As a facility accredited by the Association of Zoos and Aquariums, the Sequoia Park Zoo incorporates wildlife conservation as an essential part of its mission. This includes spreading awareness about threats to wildlife and habitats, inspiring conservation action among our visitors, and helping to fund conservation field work. Although we are a small facility, we still can make a significant conservation impact!

Zoos and aquariums provide visitors the opportunity to develop an appreciation and respect for the other animals with whom we share the Earth. With these connections comes the recognition that many wild populations are declining because of human impacts. As part of its connection to wildlife and wild places, the Sequoia Park Zoo is committed to supporting the continued existence of wild animal populations and the protection of their habitats.

Conservation Fund

Established in 2011, Sequoia Park Zoo’s Conservation Fund enables the zoo to directly impact local and global conservation by providing financial support to select organizations and field projects. The Conservation Fund has allowed the Sequoia Park Zoo to award several conservation grants each year, offer an annual conservation lecture series, and support red panda conservation through a donation to the Red Panda Network. The Conservation Fund is supported through the Quarters for Conservation program, events like International Red Panda Day, and private donors.

Quarters For Conservation

Quarters for Conservation is an exciting initiative started in 2012 to boost the Sequoia Park Zoo’s contributions to wildlife conservation efforts. In 2015, the Zoo designated $0.25 of every admission ticket to help fund conservation projects locally and around the world. Guests can vote for their favorite organization, and every visit helps support wildlife conservation!

Conservation Advisory Committee

The Sequoia Park Zoo Conservation Advisory Committee is comprised of Zoo staff, Foundation board members, scientific advisors, and community members. The Conservation Advisory Committee recommends projects and organizations to receive funding, implements ideas to grow the conservation fund, and raises public awareness on relevant conservation issues.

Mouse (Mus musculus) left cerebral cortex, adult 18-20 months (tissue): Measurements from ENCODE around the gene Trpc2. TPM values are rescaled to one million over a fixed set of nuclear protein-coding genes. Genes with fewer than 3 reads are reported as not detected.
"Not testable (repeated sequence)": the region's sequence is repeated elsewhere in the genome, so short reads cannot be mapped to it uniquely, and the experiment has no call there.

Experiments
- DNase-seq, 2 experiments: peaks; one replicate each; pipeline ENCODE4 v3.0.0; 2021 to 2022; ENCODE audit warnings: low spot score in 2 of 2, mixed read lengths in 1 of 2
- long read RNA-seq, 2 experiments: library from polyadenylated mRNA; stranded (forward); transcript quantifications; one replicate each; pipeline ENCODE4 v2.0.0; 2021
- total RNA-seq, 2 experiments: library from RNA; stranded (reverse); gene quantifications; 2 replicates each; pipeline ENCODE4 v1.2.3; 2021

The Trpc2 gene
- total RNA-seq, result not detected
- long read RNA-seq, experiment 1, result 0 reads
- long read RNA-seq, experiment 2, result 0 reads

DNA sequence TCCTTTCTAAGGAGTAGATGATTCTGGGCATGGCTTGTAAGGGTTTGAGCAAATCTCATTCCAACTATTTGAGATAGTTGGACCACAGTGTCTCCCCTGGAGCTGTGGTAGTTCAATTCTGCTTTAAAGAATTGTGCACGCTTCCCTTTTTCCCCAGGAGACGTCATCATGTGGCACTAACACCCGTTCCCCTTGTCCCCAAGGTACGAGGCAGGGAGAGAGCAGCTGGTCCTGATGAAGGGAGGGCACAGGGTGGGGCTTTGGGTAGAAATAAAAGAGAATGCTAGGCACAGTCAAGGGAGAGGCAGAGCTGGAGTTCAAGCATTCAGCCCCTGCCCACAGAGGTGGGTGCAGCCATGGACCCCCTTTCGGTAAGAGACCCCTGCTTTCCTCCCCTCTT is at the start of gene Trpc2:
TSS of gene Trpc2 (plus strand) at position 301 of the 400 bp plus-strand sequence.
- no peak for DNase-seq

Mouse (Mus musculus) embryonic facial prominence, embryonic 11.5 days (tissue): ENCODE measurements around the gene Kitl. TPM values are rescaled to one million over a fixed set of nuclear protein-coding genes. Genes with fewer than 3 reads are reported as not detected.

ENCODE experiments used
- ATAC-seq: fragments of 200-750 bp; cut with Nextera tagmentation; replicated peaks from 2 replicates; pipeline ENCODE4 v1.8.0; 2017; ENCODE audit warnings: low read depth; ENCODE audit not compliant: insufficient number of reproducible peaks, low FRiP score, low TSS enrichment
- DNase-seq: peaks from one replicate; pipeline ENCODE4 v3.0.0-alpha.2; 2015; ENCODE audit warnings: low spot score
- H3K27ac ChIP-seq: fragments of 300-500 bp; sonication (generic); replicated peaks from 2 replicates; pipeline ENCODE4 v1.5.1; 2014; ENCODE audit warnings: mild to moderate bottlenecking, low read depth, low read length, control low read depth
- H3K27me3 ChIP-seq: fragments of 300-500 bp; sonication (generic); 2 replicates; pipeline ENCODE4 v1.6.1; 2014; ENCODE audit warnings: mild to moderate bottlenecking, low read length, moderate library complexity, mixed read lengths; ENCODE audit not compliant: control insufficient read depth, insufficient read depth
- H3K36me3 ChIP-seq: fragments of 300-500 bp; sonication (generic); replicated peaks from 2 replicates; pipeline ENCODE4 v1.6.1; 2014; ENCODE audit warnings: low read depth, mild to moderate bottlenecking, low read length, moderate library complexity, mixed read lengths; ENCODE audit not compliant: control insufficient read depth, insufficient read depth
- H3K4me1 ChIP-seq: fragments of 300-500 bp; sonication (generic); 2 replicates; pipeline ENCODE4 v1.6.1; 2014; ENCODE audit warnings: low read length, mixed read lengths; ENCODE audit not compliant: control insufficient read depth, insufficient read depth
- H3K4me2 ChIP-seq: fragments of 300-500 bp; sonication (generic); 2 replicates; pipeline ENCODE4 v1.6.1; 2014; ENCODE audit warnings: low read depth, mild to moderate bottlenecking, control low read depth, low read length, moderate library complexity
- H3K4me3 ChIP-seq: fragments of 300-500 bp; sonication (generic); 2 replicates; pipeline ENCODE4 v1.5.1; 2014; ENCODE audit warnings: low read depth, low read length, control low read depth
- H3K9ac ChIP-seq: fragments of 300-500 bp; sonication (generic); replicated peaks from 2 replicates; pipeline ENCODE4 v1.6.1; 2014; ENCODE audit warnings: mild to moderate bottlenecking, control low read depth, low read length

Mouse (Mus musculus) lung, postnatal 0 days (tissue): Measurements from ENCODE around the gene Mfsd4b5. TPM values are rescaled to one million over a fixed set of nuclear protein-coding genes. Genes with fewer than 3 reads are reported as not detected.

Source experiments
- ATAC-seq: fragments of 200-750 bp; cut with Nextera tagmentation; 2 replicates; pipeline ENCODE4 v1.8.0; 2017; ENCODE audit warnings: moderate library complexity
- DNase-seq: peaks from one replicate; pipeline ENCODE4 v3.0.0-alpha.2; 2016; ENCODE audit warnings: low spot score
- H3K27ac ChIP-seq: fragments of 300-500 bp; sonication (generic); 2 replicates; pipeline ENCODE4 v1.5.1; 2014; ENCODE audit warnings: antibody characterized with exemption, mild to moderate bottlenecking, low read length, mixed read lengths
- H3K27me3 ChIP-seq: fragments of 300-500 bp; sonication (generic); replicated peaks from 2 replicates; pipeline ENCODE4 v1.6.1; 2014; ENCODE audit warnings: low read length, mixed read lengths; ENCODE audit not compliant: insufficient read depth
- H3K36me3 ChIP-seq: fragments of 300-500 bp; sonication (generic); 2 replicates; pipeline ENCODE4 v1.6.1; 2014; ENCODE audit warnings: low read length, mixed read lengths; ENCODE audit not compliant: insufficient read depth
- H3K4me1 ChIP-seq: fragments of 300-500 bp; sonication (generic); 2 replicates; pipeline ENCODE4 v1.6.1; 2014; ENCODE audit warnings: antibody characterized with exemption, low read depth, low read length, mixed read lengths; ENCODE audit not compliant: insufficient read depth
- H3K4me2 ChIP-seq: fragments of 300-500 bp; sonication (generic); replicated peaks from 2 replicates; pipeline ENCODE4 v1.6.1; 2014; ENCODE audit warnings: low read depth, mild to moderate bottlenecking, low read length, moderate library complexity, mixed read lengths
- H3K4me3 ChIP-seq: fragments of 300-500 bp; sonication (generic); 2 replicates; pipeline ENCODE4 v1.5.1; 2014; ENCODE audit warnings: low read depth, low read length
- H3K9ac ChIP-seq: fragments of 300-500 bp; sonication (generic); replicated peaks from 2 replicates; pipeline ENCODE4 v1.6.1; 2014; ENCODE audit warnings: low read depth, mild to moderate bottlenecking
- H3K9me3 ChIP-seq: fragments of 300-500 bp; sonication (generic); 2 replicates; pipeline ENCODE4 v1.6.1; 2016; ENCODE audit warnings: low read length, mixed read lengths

Green Practices at the Zoo

You know that zoos play an important role in the conservation of wildlife habitat and endangered species, but did you know that Sequoia Park Zoo helps conserve resources in other ways? We implement many green practices and encourage you to do your part to conserve energy and resources.

The Sequoia Park Zoo diverts 55,000 gallons of green waste from the landfill annually by composting animal manure and bedding, leaves, wool, and grass clippings on-site. This special compost is available to local gardeners and may be picked up by scheduling an appointment at (707) 441-4263. We also compost gallons of kitchen scraps every week left over from preparing animal diets.

Zoo buildings utilize energy-efficient lights and appliances with programmable timers and sensors to reduce energy consumption. Groundskeepers use eco-friendly cleaners, and our facility uses paper products with high recycled content, which conserves forest resources. We reuse and recycle wherever we can, and we encourage our visitors to do the same by providing recycling stations throughout the Zoo.